My Thoughts Here:
- Do not-self diagnose!
- Refer to your physician if you have unexplained symptoms, especially an inability to gain weight, severe stomach pain, diarrhea-of which you should see your doctor for anyway!. Those would top my list, however, don’t assume it’s Celiac disease.
- Following a gluten-free diet just because you think you should may cause you to have nutritional deficiencies you are unaware of. In order to be diagnosed with Celiac disease it is important to AVOID starting a gluten-free diet as it may provide false testing.
- If you’re diagnosed with Celiac disease and/or Gluten intolerance seek professional guidance from a DIETITIAN. A well-trained dietitian can guide you into the ins and outs of the gluten-free diet so that it’s not as overwhelming as you think. (Well, it will be a little overwhelming, but you don’t have to go at it alone!).
- A Gluten Free diet is not a “weight loss” diet! In fact, those with celiac disease typically gain weight once they start consuming a gluten-free diet because their body is finally able to absorb the nutrients it needs. People see the word “diet” and assume it’s for weight loss, this is the extreme opposite, anyone with Celiac disease who is forced into avoiding Gluten will likely have a lot more to say on the subject. It’s not all fun and games.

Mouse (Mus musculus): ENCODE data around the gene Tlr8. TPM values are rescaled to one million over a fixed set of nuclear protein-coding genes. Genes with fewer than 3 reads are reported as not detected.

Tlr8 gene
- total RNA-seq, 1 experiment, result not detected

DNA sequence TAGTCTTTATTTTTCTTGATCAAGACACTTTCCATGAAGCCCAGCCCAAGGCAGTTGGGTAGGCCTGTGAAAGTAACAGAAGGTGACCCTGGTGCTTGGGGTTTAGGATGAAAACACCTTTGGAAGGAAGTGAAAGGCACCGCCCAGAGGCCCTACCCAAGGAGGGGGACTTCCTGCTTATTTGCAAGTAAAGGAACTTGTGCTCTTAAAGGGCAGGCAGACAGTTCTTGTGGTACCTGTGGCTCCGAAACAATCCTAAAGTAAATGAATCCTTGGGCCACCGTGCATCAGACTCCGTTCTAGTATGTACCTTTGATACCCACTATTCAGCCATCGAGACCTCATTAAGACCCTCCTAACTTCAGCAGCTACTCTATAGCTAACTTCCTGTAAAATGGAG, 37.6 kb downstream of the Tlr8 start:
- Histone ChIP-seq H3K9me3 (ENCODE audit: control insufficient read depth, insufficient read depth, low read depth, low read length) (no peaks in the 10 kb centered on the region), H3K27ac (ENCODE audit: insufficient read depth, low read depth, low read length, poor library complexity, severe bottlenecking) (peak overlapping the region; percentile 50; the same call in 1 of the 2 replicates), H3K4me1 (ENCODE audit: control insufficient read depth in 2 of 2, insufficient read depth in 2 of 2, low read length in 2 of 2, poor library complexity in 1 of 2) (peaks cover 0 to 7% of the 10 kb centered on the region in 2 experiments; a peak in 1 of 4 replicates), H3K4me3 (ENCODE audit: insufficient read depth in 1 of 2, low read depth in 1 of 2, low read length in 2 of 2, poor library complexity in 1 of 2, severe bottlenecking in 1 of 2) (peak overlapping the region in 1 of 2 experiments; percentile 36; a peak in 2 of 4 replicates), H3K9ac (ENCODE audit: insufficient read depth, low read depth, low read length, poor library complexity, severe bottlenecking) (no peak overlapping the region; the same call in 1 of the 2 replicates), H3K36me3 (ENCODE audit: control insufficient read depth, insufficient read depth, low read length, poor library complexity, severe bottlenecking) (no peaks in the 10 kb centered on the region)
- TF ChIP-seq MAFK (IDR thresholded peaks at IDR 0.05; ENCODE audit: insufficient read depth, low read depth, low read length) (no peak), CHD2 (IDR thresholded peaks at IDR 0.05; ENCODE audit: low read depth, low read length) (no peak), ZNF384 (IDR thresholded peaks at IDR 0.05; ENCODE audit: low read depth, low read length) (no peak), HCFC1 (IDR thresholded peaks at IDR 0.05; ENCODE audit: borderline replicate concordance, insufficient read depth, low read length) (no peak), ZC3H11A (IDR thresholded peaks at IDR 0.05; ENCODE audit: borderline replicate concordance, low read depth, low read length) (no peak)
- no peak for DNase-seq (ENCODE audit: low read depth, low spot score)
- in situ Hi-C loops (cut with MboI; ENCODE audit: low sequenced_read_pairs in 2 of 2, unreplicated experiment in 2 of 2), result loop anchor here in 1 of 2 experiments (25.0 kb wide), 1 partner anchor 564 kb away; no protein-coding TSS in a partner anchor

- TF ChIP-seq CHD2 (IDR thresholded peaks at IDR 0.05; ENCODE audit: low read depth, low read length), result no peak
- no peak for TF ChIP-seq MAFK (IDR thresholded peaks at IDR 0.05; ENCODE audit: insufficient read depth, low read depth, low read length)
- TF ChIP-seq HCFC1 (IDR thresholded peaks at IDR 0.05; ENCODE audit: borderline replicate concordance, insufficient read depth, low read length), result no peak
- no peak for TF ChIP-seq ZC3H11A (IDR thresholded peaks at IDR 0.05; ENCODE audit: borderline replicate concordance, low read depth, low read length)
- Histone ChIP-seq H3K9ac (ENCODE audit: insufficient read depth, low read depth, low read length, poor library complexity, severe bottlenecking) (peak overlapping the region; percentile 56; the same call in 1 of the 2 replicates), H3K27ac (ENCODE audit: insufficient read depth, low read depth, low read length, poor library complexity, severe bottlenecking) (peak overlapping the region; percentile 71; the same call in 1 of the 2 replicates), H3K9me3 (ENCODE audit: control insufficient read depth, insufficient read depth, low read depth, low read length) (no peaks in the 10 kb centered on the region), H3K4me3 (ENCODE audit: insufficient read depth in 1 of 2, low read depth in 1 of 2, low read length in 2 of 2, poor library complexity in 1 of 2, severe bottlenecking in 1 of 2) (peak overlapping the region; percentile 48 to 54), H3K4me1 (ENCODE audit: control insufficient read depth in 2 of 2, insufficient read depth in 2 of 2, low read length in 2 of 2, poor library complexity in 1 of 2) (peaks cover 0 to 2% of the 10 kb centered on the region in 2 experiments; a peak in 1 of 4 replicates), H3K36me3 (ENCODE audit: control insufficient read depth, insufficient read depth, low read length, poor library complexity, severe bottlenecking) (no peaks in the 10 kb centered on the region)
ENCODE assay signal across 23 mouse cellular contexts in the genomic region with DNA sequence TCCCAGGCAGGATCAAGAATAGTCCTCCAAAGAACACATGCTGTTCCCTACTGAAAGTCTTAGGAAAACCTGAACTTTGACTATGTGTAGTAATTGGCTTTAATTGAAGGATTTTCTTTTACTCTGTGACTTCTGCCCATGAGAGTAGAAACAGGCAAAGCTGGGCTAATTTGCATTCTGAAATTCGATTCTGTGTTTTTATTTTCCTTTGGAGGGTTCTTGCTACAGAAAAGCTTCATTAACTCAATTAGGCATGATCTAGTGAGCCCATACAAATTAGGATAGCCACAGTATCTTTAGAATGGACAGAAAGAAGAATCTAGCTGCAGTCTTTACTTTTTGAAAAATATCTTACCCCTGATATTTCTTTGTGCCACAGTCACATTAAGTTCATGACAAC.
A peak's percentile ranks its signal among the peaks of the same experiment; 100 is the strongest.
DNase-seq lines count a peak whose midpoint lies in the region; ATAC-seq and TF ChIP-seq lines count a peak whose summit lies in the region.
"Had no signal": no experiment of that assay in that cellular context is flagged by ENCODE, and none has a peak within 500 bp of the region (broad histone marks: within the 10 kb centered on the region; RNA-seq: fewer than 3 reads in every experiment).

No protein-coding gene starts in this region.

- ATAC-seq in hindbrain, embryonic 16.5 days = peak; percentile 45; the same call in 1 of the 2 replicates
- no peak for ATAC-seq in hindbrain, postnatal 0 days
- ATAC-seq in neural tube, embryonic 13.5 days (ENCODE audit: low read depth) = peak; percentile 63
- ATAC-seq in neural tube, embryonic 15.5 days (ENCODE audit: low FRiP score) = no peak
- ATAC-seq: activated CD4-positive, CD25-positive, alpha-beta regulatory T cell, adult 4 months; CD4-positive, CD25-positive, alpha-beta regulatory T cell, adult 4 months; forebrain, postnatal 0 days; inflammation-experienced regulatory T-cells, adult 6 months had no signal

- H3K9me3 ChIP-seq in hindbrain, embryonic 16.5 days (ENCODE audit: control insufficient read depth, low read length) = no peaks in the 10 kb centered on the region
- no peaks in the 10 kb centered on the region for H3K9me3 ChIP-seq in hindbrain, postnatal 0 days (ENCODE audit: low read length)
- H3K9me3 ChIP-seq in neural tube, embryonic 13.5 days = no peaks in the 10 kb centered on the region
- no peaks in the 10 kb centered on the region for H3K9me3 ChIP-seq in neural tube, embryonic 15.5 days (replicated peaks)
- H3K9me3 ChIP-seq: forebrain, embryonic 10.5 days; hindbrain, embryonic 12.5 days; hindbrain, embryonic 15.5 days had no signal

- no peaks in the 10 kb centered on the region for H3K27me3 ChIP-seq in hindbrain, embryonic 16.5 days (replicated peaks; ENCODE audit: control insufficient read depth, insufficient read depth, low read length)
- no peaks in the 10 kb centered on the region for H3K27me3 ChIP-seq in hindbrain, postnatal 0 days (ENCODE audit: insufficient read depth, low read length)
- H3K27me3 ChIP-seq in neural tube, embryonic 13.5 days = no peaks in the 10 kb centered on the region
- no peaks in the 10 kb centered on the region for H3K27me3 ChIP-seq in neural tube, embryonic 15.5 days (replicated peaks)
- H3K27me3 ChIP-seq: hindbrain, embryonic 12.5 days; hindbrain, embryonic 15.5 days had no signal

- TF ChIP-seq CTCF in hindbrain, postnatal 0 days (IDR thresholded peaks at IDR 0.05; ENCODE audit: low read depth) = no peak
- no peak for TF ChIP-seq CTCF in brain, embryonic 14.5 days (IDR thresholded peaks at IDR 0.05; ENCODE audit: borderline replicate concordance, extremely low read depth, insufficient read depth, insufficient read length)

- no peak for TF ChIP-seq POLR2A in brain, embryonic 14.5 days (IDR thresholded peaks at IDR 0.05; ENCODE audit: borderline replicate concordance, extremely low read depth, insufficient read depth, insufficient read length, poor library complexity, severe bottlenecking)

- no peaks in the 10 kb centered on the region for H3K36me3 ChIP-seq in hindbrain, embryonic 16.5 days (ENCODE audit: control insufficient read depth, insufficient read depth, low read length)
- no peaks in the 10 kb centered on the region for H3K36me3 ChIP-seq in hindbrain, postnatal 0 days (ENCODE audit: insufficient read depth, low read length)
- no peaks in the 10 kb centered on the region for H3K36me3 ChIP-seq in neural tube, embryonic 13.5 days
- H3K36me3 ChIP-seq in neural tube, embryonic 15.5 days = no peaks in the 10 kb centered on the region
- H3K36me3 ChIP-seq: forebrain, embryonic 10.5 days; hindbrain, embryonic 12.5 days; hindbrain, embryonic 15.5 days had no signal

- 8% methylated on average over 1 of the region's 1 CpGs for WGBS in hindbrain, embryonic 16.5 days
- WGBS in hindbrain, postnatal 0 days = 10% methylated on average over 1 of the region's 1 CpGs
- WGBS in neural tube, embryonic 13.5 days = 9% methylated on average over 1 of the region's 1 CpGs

While a serious topic, Let’s keep the subject light-hearted with some JOKES (unknown authors, found via gluten-free blogs)
- You know you have celiacs when you “EAT before you go out to EAT.”
- You know you have celiacs when you call a “dream about eating chocolate cake and pizza a NIGHTMARE!”
- You know you have celiac disease when,”You have to bring your own gluten-free meal in fear of cross-contamination to a BBQ.”
- You know you have celiac disease when “You’re excited your grocery store just started carrying Udi’s brand.”
For more information, click on the handy link for a compilation I’ve created!